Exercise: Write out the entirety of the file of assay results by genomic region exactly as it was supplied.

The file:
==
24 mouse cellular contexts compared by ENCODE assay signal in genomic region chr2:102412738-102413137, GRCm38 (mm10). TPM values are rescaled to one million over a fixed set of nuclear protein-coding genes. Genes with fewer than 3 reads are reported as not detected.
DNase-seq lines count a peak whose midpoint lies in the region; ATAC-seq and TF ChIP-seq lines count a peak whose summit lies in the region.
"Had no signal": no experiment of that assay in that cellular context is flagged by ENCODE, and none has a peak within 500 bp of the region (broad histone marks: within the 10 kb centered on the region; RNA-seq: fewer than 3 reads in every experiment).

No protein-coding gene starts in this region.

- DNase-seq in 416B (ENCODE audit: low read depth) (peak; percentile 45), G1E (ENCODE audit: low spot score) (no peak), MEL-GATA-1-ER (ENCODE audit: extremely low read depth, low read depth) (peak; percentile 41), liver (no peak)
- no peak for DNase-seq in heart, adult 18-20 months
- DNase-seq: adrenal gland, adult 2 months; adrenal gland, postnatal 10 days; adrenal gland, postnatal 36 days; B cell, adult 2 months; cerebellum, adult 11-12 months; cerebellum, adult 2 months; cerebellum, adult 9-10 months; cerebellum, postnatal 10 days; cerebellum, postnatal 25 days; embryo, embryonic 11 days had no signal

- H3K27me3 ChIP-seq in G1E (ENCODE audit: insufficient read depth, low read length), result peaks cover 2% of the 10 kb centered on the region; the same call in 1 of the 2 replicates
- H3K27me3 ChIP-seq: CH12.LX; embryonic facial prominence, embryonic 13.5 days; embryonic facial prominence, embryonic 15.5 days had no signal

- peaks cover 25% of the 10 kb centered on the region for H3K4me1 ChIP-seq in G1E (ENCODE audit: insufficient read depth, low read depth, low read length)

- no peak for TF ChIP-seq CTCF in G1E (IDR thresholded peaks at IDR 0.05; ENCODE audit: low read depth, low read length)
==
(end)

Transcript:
24 mouse cellular contexts compared by ENCODE assay signal in genomic region chr2:102412738-102413137, GRCm38 (mm10). TPM values are rescaled to one million over a fixed set of nuclear protein-coding genes. Genes with fewer than 3 reads are reported as not detected.
DNase-seq lines count a peak whose midpoint lies in the region; ATAC-seq and TF ChIP-seq lines count a peak whose summit lies in the region.
"Had no signal": no experiment of that assay in that cellular context is flagged by ENCODE, and none has a peak within 500 bp of the region (broad histone marks: within the 10 kb centered on the region; RNA-seq: fewer than 3 reads in every experiment).

No protein-coding gene starts in this region.

- DNase-seq in 416B (ENCODE audit: low read depth) (peak; percentile 45), G1E (ENCODE audit: low spot score) (no peak), MEL-GATA-1-ER (ENCODE audit: extremely low read depth, low read depth) (peak; percentile 41), liver (no peak)
- no peak for DNase-seq in heart, adult 18-20 months
- DNase-seq: adrenal gland, adult 2 months; adrenal gland, postnatal 10 days; adrenal gland, postnatal 36 days; B cell, adult 2 months; cerebellum, adult 11-12 months; cerebellum, adult 2 months; cerebellum, adult 9-10 months; cerebellum, postnatal 10 days; cerebellum, postnatal 25 days; embryo, embryonic 11 days had no signal

- H3K27me3 ChIP-seq in G1E (ENCODE audit: insufficient read depth, low read length), result peaks cover 2% of the 10 kb centered on the region; the same call in 1 of the 2 replicates
- H3K27me3 ChIP-seq: CH12.LX; embryonic facial prominence, embryonic 13.5 days; embryonic facial prominence, embryonic 15.5 days had no signal

- peaks cover 25% of the 10 kb centered on the region for H3K4me1 ChIP-seq in G1E (ENCODE audit: insufficient read depth, low read depth, low read length)

- no peak for TF ChIP-seq CTCF in G1E (IDR thresholded peaks at IDR 0.05; ENCODE audit: low read depth, low read length)